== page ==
We discussed this situation with a legal services program specializing in disability rights. They sent a demand letter to the city and also met with the city attorney. We are optimistic this problem can be resolved.

Third, HAC will advise colleagues from other legal services programs who are considering or engaged in litigation involving homeless people. HAC will participate, as appropriate, as organizational plaintiffs in such litigation.

For example, CalTrans is the owner of property under freeway overpasses where people commonly camp out. It has come to the attention of many legal services programs that CalTrans is violating the law and its own policies when they clear those encampments. Case law and statutes require CalTrans to hold people's property for a set amount of time and allow people access to claim it. Instead, the agency has been unlawfully disposing of the property. Many times this property is immediately and summarily destroyed.

HAC has joined with several individual plaintiffs and one other legal services program in filing a lawsuit. Our participation adds both weight to the complaint as well as a party that has detailed familiarity with relevant facts and access to potential witnesses.

Population(s) Served

Where we work

Goals & Strategy

SOURCE: Self-reported by organization

Learn about the organization's key goals, strategies, capabilities, and progress.

Charting impact

Four powerful questions that require reflection about what really matters - results.

Short Term Objectives

During 2017, HAC will complete, open or continue work on at least 900 Supplemental Security Income (SSI) cases for indigent, disabled homeless clients. HAC will succeed in maintaining contact with these clients during the long SSI waiting period. Less than 8% of all SSI cases will be closed due to client disappearance or failure to cooperate. The approval rate for SSI cases will be 80% or higher. HAC clients will become eligible for Medi-Cal within 45 days of filing and for General Assistance and Cal-Fresh (food stamps) within 30 days. The approval rate for Medi-Cal will be 99%.

Long Term Objectives

Previously homeless clients reside in Permanent Supportive Housing or in some other safe situation such as the home of a relative. They receive medical care and treatment for mental health issues. Addictive or harmful behavior is eliminated or greatly reduced.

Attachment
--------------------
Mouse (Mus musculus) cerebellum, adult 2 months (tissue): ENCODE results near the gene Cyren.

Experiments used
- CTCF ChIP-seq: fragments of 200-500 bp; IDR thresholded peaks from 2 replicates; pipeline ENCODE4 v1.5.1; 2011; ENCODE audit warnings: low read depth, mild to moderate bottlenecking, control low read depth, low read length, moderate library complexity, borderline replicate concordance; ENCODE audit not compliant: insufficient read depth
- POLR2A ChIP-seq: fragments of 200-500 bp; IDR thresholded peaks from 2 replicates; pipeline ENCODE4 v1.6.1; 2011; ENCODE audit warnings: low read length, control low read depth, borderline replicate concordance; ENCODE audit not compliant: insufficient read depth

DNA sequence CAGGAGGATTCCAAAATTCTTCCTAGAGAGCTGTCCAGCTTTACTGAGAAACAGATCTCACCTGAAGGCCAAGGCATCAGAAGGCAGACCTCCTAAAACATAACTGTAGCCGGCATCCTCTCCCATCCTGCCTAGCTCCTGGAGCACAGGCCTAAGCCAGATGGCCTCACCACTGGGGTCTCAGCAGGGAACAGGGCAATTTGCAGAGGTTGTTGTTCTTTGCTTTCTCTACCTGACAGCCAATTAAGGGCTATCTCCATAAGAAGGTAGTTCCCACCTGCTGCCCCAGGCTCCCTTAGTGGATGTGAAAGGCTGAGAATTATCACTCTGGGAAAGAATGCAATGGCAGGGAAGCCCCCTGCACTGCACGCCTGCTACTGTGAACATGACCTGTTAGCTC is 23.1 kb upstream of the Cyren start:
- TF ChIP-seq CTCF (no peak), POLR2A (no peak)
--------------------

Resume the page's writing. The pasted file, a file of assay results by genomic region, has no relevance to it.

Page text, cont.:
HAC succeeds in helping to protect the social safety net from incremental devastation and elimination by federal authorities. Through wise and solid decisions and appropriate action under the law, HAC helps to prevent, limit, delay, restrict or void policies that actively harm our clients and homeless people throughout the country. If the implementation of such policies cannot be prevented, at least their harmful effects are minimized.

HAC's strategies for reaching our objectives are described as part of our program descriptions above.

Financials

Alameda County Homeless Action Center
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Operations

The people, governance practices, and partners that make the organization tick.

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Alameda County Homeless Action Center

Board of directors
as of 1/24/2020
SOURCE: Self-reported by organization
Board chair

Mr. Armen Zohrabian

Robbins Geller Rudman & Dowd LLP

Term: 2013 -

Armen Zohrabian

Robbins Geller Rudman & Dowd LLP

John George

Robbins Geller Rudman & Dowd LLP

Jack Jackson

Department of Politics, Whitman College

Megan Wachspress

Altshuler Berzon LLP

Tushar Karkhanis

Roche/Genentech

Roger Lin

Center on Race, Poverty and the Environment

Angela Bates

Pacific Gas & Electric Company

Claire Markham

Salesforce.org

Zachary Lam

Strong Workforce Program at City College of San Francisco